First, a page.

Eyelid twitches are common and may have different causes, such as eye irritation, strain, or lack of sleep. Chronic and long lasting spasms may be a sign of other conditions.

An eyelid twitch or contraction is a repetitive and involuntary spasm of the eyelid muscles.

Eyelid twitches typically occur in unpredictable periods lasting between a few seconds and hours. Chronic twitching could last for a few days or weeks.

Most twitches are painless, harmless, and will resolve on their own without treatment.

In rare cases, eyelid spasms may be an early warning sign of a chronic movement disorder, especially if the spasms are accompanied by other facial tics or uncontrollable movements.

A note on sex

Sex and gender exist on spectrums. We use “male” and “female” in this article to reflect the anatomy and chromosomes of sex assigned at birth.

Was this helpful?

Eyelid twitches may be classified into three types based on their frequency, severity, and underlying causes.


Myokymia refers to sporadic eyelid spasms that typically affect the lower lid. They’re fairly common and are rarely a sign of a serious problem.

They typically feel like gentle, mild tugs. But you could also experience occasional spasms that force both the upper and lower lids shut.

These contractions may occur due to several environmental factors and generally disappear with rest.

That said, if these twitches are persistent and disrupt your life, speak with a doctor. They may be a sign of an underlying condition.

Benign essential blepharospasm

Chronic and sustained eyelid spasms may be a sign of benign essential blepharospasm, a type of movement disorder (dystonia) that can affect both eyes.

Females are 2.3 times more likely to be affected than males.

The condition typically peaks between ages 50-70. It may worsen over time and potentially cause:

  • blurry vision
  • increased sensitivity to light
  • facial spasms

Hemifacial spasm

Eyelid twitches that affect only one eye may be a sign of hemifacial spasm. This is a neuromuscular disorder usually caused by a blood vessel putting excess pressure on one of your facial nerves.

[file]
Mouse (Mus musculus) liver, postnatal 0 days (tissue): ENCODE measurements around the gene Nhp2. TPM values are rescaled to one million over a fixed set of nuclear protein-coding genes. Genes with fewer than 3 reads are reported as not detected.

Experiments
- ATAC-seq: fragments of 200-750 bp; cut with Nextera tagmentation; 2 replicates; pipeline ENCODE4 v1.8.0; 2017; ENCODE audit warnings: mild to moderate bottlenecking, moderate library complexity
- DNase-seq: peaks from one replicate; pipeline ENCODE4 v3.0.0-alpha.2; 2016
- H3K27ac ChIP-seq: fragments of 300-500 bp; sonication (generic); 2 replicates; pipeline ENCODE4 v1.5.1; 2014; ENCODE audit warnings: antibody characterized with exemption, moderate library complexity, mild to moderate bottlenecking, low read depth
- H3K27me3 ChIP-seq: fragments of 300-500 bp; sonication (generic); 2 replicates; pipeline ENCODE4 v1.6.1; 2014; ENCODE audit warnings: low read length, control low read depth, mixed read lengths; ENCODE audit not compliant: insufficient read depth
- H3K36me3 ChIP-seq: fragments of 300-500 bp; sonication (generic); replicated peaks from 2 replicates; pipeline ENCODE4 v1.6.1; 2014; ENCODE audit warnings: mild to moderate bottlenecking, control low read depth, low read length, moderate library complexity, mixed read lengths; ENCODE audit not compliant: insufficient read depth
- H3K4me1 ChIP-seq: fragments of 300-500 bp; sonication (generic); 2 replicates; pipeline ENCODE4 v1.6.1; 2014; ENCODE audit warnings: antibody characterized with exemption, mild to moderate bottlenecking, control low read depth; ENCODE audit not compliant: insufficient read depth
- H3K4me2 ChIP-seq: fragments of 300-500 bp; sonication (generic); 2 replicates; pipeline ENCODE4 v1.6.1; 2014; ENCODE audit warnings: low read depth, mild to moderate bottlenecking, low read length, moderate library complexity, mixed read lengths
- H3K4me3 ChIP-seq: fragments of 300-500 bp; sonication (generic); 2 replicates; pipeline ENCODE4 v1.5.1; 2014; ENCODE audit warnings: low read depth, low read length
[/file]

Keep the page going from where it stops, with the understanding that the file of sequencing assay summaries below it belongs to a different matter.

It typically starts with episodic twitching of one eyelid. Gradually, the spasms may lead to one eye closing and the mouth being pulled to one side.

Eventually, hemifacial spasms might affect all muscles on one side of the face.

According to the National Institute of Neurological Disorders and Stroke, hemifacial spasms are more common in females than males. The condition is also more common in Asian people.

The most common causes of eyelid twitching include:

Other triggers and causes of eyelid twitching include:

Eyelid twitches are common and rarely require emergency medical treatment.

But chronic eyelid spasms can be a symptom of a more serious brain or nervous system disorder, such as:

Contact a doctor if you’re having chronic eyelid spasms and any of the following symptoms:

  • your eye is red, swollen, or has unusual discharge
  • your upper eyelid is drooping
  • your eyelid completely closes each time your eyelids twitch
  • the twitching continues for several weeks
  • the twitching affects other parts of your face

If you think you may have an eye injury, contact an optometrist or ophthalmologist immediately. Corneal scratches can cause permanent eye damage.

Most eyelid spasms go away without treatment within a few days.

If they don’t go away, you could try to eliminate or decrease potential causes by:

  • drinking less caffeine
  • getting adequate sleep
  • keeping your eyes lubricated with over-the-counter artificial tears or eye drops
  • applying a warm compress to your eyes when a spasm begins

If your eye twitching is persistent and disrupts your daily life, speak with a doctor.

Depending on the cause, further treatments may be suggested, such as:

  • antibiotics
  • botulinum toxin (botox)
  • surgery

Botox injections are used to help treat benign essential blepharospasm. It may ease severe spasms for a few months. But, as the effects of the injection wear off, you may need further injections.

For more severe cases of benign essential blepharospasm, surgery may be needed to remove some of the muscles and nerves in the eyelids (myectomy).

If your eyelid spasms are happening more frequently, try keeping a journal.

Note down when your spasms occur, along with your:

  • caffeine, tobacco, and alcohol intake
  • level of stress
  • quantity of sleep

If you notice that you have more spasms when you aren’t getting enough sleep, try going to bed 30 minutes to an hour earlier to help ease the strain on your eyes and reduce your spasms.

Why does my eyelid keep twitching?

Eyelid twitching is common and isn’t typically a cause for concern.

The most common causes of eyelid twitching include:

  • fatigue or lack of sleep
  • stress or anxiety
  • exercise
  • caffeine, tobacco, or alcohol consumption

If your eyelid twitching persists for over a week or is accompanied by other symptoms, speak with a doctor. This may be a sign of an underlying condition.

Eyelid twitches can have many causes, though they’re rarely cause for concern.

If you’re eyelid contractions are constant and don’t go away, contact a doctor. The twitching may be a sign of a more serious condition.

Treatments, prevention strategies, and outlooks vary from person to person. But twitching related to stress, lack of sleep, and other lifestyle factors have the best outlook.